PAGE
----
New disk thermopile technology employs an array of thermocouples that function at higher temperatures and so withstand higher laser powers in a smaller package. The smaller package is important to companies that make desktop laser manufacturing systems and medical equipment for doctors’ offices, and to people who service manufacturing equipment with tight optical trains.
Another innovation is a new modular cooling approach. Until now, the industry standard has been to integrate the cooling into the detector package. To the manufacturer, each design means more engineering expense and more stock to inventory. Consequences to users are higher costs and a smaller selection of capabilities. An alternative is to decouple the cooling from the detector. Users can mix and match existing detectors and cooling modules to save money and better meet their unique requirements from the larger set of possible combinations.
The power limit is set by the highest temperature the thermopile can reach before the thermocouples melt. More cooling allows the detector to measure higher powers. With the appropriate interchangeable cooling module, a detector’s range can be expanded by an order of magnitude. For example, one detector that tops out at 40 W standing alone can go to 100 W with a heat sink, 300 W with a fan and 400 W with a liquid-cooling module. Each module is easily swapped for any other (Figure 2). The detector standing alone is great in an optical train where there is not much room. The cooling modules trade off the space advantage for higher power capability.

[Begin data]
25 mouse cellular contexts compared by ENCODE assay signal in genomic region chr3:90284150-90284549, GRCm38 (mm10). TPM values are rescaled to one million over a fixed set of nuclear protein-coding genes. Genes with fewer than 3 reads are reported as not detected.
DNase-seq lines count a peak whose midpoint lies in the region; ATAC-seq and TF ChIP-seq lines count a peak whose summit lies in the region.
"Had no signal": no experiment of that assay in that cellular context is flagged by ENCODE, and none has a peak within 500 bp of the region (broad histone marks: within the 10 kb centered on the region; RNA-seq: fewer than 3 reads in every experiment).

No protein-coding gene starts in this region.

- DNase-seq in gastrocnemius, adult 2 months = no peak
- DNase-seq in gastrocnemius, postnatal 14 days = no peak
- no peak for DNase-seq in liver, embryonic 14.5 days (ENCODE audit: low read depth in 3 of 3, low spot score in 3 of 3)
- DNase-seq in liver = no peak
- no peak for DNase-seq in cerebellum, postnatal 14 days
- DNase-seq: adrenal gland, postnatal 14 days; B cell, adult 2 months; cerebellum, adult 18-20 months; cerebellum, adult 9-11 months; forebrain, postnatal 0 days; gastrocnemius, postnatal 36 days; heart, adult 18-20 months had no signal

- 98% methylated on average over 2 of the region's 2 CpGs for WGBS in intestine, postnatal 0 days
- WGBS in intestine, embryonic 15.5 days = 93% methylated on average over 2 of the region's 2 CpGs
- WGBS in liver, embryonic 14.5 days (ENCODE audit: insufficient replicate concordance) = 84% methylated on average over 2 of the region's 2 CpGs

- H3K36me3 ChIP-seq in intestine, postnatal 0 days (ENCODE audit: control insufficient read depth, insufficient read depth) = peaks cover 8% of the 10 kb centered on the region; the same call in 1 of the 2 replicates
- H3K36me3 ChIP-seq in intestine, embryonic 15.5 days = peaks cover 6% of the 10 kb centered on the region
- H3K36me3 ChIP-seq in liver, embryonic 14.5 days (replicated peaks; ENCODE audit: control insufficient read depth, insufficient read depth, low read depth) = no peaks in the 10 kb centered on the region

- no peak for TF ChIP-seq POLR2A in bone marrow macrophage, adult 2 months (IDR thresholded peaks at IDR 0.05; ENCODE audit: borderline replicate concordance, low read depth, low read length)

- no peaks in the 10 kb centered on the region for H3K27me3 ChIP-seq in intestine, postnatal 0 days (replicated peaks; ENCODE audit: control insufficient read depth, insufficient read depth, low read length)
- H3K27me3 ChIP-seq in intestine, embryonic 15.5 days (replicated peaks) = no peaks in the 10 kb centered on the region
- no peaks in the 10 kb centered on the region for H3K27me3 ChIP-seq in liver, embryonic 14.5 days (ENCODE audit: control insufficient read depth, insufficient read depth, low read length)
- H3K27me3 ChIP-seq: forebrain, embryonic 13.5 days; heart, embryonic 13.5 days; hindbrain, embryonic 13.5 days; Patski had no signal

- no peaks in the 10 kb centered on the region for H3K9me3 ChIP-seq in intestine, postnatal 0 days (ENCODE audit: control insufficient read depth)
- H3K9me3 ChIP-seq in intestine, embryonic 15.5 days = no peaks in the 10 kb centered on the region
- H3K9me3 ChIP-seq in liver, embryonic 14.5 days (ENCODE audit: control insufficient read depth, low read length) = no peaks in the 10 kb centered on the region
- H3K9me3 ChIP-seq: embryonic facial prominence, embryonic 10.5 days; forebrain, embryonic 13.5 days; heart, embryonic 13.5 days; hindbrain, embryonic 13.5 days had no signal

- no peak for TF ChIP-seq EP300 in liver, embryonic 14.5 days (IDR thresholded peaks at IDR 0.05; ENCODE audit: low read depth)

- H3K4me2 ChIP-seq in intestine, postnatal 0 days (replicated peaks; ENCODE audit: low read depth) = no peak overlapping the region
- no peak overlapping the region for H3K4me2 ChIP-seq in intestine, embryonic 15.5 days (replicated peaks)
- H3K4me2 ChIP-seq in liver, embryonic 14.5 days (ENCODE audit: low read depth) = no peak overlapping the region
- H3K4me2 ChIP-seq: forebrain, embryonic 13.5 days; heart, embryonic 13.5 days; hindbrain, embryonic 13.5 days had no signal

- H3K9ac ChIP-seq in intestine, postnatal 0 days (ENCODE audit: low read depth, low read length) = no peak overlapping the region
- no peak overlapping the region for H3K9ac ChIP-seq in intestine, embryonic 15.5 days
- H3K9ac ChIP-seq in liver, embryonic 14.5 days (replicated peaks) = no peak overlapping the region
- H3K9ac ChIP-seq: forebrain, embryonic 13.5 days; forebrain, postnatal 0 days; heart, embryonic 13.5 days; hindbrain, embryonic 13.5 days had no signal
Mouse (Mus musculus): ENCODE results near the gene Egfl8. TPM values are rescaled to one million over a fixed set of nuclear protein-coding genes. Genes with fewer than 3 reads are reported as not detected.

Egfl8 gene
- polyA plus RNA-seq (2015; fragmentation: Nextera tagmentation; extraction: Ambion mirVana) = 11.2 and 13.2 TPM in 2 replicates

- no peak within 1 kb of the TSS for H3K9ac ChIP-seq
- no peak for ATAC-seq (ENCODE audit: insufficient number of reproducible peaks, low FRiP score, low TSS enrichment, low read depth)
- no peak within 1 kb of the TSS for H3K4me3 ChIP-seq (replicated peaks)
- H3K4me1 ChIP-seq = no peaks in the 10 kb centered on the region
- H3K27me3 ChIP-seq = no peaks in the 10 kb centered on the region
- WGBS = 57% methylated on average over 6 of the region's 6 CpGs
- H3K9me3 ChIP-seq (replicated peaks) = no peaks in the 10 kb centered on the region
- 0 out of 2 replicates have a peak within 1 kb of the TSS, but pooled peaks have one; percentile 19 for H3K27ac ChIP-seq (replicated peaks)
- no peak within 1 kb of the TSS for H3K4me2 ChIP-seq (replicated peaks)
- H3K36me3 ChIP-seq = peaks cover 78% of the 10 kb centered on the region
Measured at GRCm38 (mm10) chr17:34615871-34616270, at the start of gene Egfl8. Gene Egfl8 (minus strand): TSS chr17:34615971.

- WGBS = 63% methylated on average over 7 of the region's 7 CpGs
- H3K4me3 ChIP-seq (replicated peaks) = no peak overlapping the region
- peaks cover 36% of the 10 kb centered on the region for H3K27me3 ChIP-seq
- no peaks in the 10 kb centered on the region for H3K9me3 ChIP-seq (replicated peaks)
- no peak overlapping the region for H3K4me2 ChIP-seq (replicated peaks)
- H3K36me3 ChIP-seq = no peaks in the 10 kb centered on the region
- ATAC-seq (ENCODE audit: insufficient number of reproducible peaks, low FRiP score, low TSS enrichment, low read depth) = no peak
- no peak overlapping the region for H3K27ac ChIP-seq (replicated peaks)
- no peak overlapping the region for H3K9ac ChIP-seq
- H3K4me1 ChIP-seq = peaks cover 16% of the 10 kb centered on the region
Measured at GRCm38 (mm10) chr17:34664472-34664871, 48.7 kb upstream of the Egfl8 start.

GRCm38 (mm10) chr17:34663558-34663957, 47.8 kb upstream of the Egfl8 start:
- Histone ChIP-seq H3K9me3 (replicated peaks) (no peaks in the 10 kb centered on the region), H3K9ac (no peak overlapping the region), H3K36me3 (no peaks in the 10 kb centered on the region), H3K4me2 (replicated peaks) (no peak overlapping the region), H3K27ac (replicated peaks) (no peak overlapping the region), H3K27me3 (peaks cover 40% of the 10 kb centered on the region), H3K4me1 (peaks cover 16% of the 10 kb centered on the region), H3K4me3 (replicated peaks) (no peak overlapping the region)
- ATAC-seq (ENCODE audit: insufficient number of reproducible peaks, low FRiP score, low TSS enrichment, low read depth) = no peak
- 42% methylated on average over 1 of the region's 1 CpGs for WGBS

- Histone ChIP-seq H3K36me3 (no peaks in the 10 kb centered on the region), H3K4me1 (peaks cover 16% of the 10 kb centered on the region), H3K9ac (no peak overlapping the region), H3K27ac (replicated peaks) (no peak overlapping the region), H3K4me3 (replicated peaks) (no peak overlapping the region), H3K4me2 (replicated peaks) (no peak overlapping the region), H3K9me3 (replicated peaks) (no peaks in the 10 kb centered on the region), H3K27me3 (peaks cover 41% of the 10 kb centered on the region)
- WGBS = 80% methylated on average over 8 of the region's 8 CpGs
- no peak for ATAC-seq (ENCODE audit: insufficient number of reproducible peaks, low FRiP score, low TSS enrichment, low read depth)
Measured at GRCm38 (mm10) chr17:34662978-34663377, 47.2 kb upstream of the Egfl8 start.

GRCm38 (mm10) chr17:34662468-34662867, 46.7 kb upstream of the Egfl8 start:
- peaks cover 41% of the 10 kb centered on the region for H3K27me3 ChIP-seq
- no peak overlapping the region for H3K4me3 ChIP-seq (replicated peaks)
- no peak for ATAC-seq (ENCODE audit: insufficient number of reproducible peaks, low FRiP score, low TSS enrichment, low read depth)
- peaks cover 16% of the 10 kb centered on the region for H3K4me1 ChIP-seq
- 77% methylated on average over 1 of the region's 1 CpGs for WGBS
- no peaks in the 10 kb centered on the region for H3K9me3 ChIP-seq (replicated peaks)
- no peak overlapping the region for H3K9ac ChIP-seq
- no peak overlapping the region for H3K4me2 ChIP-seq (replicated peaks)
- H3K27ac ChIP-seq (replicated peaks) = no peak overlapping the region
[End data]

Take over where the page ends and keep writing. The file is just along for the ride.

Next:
Figure 2. Appropriate interchangeable cooling modules can expand a detector’s range by an order of magnitude.
Stand-alone OEM applications demonstrate the leverage provided by the modular cooling approach. These applications often use closed-loop cooling systems that recirculate the same coolant internally, like in your automobile. This means that every component, including the laser and detector, is exposed to the same coolant, making contamination a problem.
This is a concern for newer diode laser systems. Formerly, a tube or plate transferred heat to the coolant. To achieve higher powers, the coolant now flows directly through the diode stacks. Most power meters are made from aluminum for its great heat-transfer property. Unfortunately, the aluminum leaches ions into the coolant that can damage the laser diodes. The modularity worked well when adapted for a medical equipment manufacturer using clean deionized water cooling. Instead of designing a whole new detector, only a stainless steel cooling module was needed — a far less costly solution.
Meet the author
Alan Chachich is director of product management at Gentec Electro-Optics Inc. in Quebec City; e-mail: firstname.lastname@example.org.